A Word With Dr. Andrew Weil on Healing and Integrative Medicine
By Gregg St. Clair, BA, MSTOM, LAc
I like to push my consciousness forward. One of my teachers instructed; we can only take our patients as far as we've gone. So when someone actually starts to create a new consciousness, it gets my attention.
Such a person is author and physician Dr. Andrew Weil. His name is synonymous with Integrative Medicine; he is the Founder and Director of the Arizona Center for Integrative Medicine and was named one of the world's 100 most influential people by Time Magazine in 2005. Dr. Weil recently had a new book published called Spontaneous Happiness that explores the roots and natural treatments of the current depression and anxiety epidemic.
I recently got a chance to catch up with Dr. Weil and ask him a few questions regarding integrative medicine among many other things.
Q: You're best known for pioneering Integrative Medicine in what you consider a biopsychosocialspiritual approach. In Oriental Medicine we have a long history of health being not only physical but part of the mind, spirit and society in which we live. Is mainstream Western Medicine finally starting to get this?
A: Absolutely. Practitioners of conventional medicine are perhaps even more fed up than patients with the drug-only approach to preventing and treating illness. Most doctors today are hungry to learn more about the mind-body continuum and how they can better help patients access their innate healing capacity.
I define integrative medicine as healing oriented medicine that takes account of the whole person (body, mind and spirit), including all aspects of diet and lifestyle. The Arizona Center for Integrative Medicine (AzCIM), which I direct, has played a prominent role in shifting the perspective of mainstream physicians through education. For example, AzCIM is working towards the day when integrative medicine will be a standard part of the medical school curriculum. In addition, national integrative medicine conferences for health professionals co-sponsored by AzCIM are consistently well attended, and AzCIM offers a variety of popular educational courses for both the public and professionals on integrative approaches to health (http://integrativemedicine.arizona.edu/education/online_courses.html). The success of AzCIM has spawned or influenced the creation of similar programs across the country. Therapeutic approaches that as recently as a few years ago were difficult to access in a conventional medical setting, such as meditation and acupuncture, are now recommended by medical doctors on a regular basis, and research supporting complete healing systems, such as Oriental Medicine and a range of complementary and alternative (CAM) therapies is included in some of the finest medical journals and textbooks in the world.
Q: There is an epidemic of depression and the World Health Organization predicts that by 2030 more people will be affected by depression than any other health condition worldwide. You are a lifelong medical multiculturalist- can you explain what's going on in the world?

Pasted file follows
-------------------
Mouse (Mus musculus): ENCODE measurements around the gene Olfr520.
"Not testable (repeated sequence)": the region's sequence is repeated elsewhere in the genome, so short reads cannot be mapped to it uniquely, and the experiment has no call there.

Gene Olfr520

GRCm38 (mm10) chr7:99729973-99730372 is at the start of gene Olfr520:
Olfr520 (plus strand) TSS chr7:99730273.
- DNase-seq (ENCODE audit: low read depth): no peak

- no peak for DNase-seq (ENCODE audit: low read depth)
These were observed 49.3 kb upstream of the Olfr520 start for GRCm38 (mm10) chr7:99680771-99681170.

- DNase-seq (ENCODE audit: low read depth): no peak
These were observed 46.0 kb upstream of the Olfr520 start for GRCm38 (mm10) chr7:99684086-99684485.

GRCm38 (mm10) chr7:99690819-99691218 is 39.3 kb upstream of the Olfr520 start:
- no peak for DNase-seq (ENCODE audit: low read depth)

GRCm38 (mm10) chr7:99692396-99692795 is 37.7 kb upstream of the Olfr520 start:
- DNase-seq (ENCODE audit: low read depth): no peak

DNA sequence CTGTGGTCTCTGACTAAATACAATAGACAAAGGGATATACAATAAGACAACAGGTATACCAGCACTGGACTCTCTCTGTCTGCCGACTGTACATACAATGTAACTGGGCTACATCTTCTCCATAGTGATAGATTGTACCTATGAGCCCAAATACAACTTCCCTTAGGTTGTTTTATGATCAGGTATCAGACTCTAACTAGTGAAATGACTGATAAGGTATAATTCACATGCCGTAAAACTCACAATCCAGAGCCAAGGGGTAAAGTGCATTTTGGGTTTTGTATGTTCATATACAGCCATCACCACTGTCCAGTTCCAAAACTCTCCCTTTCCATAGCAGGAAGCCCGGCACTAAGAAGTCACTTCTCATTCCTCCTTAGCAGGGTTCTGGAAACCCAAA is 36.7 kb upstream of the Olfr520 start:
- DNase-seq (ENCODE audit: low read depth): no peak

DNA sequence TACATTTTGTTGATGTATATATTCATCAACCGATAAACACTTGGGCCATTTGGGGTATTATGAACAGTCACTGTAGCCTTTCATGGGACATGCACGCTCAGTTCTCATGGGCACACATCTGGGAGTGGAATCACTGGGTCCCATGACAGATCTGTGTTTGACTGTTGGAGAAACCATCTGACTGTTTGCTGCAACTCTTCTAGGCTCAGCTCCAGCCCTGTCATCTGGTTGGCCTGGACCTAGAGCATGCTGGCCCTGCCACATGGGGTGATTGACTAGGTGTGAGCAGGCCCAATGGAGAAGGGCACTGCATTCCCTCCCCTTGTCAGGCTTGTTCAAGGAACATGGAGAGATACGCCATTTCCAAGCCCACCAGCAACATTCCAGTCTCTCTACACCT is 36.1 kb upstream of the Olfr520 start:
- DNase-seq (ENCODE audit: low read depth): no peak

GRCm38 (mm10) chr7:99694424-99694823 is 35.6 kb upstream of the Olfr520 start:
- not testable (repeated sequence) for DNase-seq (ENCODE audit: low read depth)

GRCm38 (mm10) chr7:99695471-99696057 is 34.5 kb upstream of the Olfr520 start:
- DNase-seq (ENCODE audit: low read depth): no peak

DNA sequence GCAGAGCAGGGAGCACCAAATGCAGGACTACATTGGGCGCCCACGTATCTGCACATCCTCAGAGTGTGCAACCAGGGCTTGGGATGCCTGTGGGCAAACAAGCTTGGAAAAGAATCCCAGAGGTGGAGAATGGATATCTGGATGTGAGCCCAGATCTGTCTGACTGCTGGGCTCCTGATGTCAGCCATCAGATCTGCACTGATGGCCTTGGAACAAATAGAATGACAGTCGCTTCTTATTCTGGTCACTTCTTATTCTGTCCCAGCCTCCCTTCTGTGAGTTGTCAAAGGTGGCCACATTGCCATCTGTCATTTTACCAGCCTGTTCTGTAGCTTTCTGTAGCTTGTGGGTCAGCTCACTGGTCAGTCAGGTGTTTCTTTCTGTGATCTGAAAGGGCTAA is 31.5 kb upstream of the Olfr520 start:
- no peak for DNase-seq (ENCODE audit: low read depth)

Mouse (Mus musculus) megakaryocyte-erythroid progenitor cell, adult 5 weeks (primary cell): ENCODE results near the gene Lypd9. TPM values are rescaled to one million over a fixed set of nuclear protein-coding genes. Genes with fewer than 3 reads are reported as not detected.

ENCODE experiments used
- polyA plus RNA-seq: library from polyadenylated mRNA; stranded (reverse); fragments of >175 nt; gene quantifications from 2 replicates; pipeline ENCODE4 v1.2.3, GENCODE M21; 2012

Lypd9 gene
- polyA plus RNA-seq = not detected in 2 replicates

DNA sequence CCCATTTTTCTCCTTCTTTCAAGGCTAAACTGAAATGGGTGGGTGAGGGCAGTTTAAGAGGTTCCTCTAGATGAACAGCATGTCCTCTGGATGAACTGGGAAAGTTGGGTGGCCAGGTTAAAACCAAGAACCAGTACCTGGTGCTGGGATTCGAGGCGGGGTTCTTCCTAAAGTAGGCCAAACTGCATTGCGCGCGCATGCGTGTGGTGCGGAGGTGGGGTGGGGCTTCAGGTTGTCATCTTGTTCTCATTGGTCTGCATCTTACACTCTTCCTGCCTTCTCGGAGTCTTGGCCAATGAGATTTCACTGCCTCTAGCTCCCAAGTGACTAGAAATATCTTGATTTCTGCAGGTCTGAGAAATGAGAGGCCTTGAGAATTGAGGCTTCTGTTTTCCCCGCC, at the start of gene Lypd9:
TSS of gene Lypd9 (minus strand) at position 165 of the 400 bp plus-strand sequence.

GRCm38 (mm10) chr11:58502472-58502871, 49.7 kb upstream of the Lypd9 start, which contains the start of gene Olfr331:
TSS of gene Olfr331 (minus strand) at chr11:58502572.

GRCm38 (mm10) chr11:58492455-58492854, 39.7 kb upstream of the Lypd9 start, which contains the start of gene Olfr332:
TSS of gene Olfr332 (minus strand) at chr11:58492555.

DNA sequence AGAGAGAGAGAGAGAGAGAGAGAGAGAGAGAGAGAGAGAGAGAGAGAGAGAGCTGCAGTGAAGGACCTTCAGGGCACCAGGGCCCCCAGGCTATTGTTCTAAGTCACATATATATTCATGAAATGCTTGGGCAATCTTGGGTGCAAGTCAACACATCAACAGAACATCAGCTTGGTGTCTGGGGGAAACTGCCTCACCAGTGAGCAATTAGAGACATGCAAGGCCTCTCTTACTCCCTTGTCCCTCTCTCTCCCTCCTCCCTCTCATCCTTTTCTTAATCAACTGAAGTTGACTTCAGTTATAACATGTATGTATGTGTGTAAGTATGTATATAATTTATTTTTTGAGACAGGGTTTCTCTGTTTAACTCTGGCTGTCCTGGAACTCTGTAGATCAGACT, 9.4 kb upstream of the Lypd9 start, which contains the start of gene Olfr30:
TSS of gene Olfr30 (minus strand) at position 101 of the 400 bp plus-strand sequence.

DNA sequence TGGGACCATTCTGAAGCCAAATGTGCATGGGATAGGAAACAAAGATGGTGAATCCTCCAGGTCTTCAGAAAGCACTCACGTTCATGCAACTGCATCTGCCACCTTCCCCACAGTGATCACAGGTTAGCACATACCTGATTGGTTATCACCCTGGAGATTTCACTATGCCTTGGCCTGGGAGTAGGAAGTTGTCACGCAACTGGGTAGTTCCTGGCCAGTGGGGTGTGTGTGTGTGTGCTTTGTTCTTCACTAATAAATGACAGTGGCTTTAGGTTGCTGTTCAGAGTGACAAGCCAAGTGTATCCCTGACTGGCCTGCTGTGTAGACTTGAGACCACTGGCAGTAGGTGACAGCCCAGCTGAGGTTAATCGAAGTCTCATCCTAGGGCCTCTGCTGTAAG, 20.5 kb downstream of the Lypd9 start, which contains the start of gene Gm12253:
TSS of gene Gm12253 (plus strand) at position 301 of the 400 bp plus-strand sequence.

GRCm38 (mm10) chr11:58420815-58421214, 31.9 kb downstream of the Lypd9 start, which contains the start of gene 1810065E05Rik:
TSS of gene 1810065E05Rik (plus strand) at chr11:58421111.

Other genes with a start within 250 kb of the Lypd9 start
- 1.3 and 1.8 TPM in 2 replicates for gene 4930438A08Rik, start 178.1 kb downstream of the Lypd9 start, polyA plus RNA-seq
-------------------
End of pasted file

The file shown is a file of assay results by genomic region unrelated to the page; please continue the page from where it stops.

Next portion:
A: I am often asked this question, and while a number of reasonable explanations exist for the worldwide increase in depression, I believe the single biggest factor is the relatively recent but dramatic changes that have occurred in living conditions in industrialized nations. Depression occurs everywhere, that is true, but nowhere does it affect as many people as in affluent, technologically advanced countries. Consider that we eat manufactured food, stay indoors where we are generally sedentary, are subject to information overload, are over-stimulated by the media, and in an age where connection is but a mouse click away we are becoming more and more isolated from one another. Spontaneous happiness is incompatible with social isolation.
Q: How do you see emotions eventually leading to physical problems?
A: Mind and body are inseparable. While the impact of physical illness on emotional well being has long been recognized, conventional medical research has begun to focus on the interplay between mood disorders and a range of physical illnesses, including heart disease, obesity and autoimmunity. Most experts now believe that longstanding emotional disturbances can elicit inflammatory changes in the physical body, and chronic inflammation is the root cause of many serious illnesses, especially those related to aging.
Q:Happiness is one of many emotional states we experience. What do you mean by happiness and how can it become "spontaneous?"
A: Human emotional states vary from extremely negative to extremely positive, but I do not consider happiness to be at the midpoint. The neutral position on the mood spectrum, what I call "emotional sea level," is not happiness, but rather contentment.
Contentment, balance, and resilience help to dampen amplitude of our normally variable emotional oscillations and so constitute a more reasonable alternative to the perpetual happiness demanded in today's society. Lao Tzu said, "One who contains content, remains content." The ability to feel contentment is a key component of emotional well-being. I believe that this midpoint of healthy emotional variability can be cultivated and thus become spontaneous.
Q:You say in your book, "I have a low opinion of all the drugs prescribed for anxiety" and you strongly advise against relying on them, yet the pharmaceutical industry has created a huge ad based market and is now vigorously exporting these messages worldwide; how do mainstream and alternative therapies combat such influence?
A: Another important factor behind the increased incidence of anxiety and depression is the significant rise in prescription drug use for mood disorders, largely as the result of pervasive marketing by the pharmaceutical industry. Endless advertising has convinced us that all mood disturbances, regardless of severity or duration, are due to biochemical abnormalities that can only be remedied with a pill. Prescribing sedatives or antidepressant drugs is too often an easy but inadequate substitute for developing treatment plans focusing on diet, lifestyle and other concerns that impact health, including emotional health. Many effective treatment options exist outside of prescription drug therapy for mild to moderate anxiety or depression. Healthcare practitioners need to assume the role of the last line of defense against the endless barrage of drug ads and editorial propaganda, while also remaining open to the appropriate use of pharmaceuticals in the setting of severe mood disturbances.